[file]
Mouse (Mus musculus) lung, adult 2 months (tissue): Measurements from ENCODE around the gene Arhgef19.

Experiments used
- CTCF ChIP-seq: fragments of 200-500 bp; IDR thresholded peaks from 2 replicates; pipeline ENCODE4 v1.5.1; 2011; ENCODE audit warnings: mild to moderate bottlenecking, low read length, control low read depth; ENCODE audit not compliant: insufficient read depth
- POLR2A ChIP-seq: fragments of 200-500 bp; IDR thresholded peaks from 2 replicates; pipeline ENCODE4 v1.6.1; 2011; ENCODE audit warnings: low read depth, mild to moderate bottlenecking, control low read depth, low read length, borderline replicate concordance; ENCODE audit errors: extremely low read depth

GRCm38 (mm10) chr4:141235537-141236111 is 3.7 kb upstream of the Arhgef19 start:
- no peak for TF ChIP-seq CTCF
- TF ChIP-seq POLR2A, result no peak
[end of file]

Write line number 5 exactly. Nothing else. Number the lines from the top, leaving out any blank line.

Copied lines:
GRCm38 (mm10) chr4:141235537-141236111 is 3.7 kb upstream of the Arhgef19 start: